10. Sentinel lymph node biopsy in patients with a needle core biopsy diagnosis of ductal carcinoma in situ: is it justified?

    LENUS (Irish Health Repository)

    Doyle, B

    2012-02-01

    BACKGROUND: The incidence of ductal carcinoma in situ (DCIS) has increased markedly with the introduction of population-based mammographic screening. DCIS is usually diagnosed non-operatively. Although sentinel lymph node biopsy (SNB) has become the standard of care for patients with invasive breast carcinoma, its use in patients with DCIS is controversial. AIM: To examine the justification for offering SNB at the time of primary surgery to patients with a needle core biopsy (NCB) diagnosis of DCIS. METHODS: A retrospective analysis was performed of 145 patients with an NCB diagnosis of DCIS who had SNB performed at the time of primary surgery. The study focused on rates of SNB positivity and underestimation of invasive carcinoma by NCB, and sought to identify factors that might predict the presence of invasive carcinoma in the excision specimen. RESULTS: 7\\/145 patients (4.8%) had a positive sentinel lymph node, four macrometastases and three micrometastases. 6\\/7 patients had invasive carcinoma in the final excision specimen. 55\\/145 patients (37.9%) with an NCB diagnosis of DCIS had invasive carcinoma in the excision specimen. The median invasive tumour size was 6 mm. A radiological mass and areas of invasion <1 mm, amounting to "at least microinvasion" on NCB were predictive of invasive carcinoma in the excision specimen. CONCLUSIONS: SNB positivity in pure DCIS is rare. In view of the high rate of underestimation of invasive carcinoma in patients with an NCB diagnosis of DCIS in this study, SNB appears justified in this group of patients.

  11. Hyperspectral Imaging and K-Means Classification for Histologic Evaluation of Ductal Carcinoma In Situ

    Directory of Open Access Journals (Sweden)

    Yasser Khouj

    2018-02-01

    Full Text Available Hyperspectral imaging (HSI is a non-invasive optical imaging modality that shows the potential to aid pathologists in breast cancer diagnoses cases. In this study, breast cancer tissues from different patients were imaged by a hyperspectral system to detect spectral differences between normal and breast cancer tissues. Tissue samples mounted on slides were identified from 10 different patients. Samples from each patient included both normal and ductal carcinoma tissue, both stained with hematoxylin and eosin stain and unstained. Slides were imaged using a snapshot HSI system, and the spectral reflectance differences were evaluated. Analysis of the spectral reflectance values indicated that wavelengths near 550 nm showed the best differentiation between tissue types. This information was used to train image processing algorithms using supervised and unsupervised data. The K-means method was applied to the hyperspectral data cubes, and successfully detected spectral tissue differences with sensitivity of 85.45%, and specificity of 94.64% with true negative rate of 95.8%, and false positive rate of 4.2%. These results were verified by ground-truth marking of the tissue samples by a pathologist. In the hyperspectral image analysis, the image processing algorithm, K-means, shows the greatest potential for building a semi-automated system that could identify and sort between normal and ductal carcinoma in situ tissues.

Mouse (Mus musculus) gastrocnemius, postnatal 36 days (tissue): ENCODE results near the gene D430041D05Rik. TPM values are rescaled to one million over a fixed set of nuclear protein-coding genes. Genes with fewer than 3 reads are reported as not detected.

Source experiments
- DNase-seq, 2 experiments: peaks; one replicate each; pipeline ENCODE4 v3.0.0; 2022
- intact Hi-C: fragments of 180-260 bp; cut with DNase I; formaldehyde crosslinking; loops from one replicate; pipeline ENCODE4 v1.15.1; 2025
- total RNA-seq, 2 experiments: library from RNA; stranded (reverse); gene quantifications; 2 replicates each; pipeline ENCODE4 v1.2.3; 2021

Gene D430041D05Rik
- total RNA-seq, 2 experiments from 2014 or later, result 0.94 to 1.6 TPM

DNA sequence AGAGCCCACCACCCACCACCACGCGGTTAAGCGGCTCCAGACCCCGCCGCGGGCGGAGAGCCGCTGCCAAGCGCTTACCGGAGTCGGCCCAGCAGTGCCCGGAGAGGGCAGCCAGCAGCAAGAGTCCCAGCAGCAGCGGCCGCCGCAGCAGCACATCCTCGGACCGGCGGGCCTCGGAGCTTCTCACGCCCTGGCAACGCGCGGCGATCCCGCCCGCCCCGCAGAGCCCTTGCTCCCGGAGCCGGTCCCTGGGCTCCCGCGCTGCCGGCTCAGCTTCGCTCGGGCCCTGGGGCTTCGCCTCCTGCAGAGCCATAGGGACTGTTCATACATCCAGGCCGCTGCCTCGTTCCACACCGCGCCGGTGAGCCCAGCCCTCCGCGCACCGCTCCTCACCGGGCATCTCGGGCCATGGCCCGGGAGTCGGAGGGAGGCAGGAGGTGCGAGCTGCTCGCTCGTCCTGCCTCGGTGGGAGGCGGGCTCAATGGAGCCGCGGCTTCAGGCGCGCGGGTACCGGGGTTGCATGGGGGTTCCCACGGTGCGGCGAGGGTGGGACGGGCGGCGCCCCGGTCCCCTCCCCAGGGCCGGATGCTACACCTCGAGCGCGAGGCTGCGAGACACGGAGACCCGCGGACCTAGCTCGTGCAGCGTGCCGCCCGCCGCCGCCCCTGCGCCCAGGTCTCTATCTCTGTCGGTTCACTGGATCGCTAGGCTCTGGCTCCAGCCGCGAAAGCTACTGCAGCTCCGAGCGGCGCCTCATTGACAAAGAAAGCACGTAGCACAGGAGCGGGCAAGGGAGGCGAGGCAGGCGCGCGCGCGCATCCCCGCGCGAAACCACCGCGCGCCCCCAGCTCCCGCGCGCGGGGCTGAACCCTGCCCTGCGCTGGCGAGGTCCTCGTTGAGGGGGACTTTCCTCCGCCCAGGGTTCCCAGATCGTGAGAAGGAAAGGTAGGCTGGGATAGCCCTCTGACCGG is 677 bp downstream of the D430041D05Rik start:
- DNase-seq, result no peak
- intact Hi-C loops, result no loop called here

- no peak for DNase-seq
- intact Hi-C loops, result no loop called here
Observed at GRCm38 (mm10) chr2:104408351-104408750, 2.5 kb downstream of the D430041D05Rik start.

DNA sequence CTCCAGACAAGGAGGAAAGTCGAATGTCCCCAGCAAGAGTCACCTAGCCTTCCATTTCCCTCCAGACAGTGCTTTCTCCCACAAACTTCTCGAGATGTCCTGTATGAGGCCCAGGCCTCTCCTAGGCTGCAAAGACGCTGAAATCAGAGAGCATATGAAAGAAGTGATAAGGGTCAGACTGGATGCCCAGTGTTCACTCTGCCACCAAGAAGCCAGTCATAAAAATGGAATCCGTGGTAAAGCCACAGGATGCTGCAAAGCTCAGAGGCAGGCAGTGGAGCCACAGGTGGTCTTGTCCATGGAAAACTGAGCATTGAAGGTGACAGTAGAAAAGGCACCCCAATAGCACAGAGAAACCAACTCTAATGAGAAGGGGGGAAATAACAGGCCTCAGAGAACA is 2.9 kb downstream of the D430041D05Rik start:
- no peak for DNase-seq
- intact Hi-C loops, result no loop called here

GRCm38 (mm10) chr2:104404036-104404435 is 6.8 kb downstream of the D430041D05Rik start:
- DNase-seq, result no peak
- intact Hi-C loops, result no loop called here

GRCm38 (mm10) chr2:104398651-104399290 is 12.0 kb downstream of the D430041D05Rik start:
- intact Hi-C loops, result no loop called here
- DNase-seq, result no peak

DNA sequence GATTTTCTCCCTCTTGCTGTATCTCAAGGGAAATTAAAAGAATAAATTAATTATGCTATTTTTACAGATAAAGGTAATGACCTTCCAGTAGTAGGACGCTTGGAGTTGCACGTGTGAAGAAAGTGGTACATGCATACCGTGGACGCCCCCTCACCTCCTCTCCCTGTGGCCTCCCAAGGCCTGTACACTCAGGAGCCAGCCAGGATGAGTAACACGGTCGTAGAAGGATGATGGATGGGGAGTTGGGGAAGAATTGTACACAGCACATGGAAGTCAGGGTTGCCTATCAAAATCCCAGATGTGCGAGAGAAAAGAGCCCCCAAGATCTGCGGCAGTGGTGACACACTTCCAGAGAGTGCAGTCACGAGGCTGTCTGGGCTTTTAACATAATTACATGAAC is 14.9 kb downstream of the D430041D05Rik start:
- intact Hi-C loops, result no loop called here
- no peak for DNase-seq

12. Hyperspectral Imaging and K-Means Classification for Histologic Evaluation of Ductal Carcinoma In Situ.

    Science.gov (United States)

    Khouj, Yasser; Dawson, Jeremy; Coad, James; Vona-Davis, Linda

    2018-01-01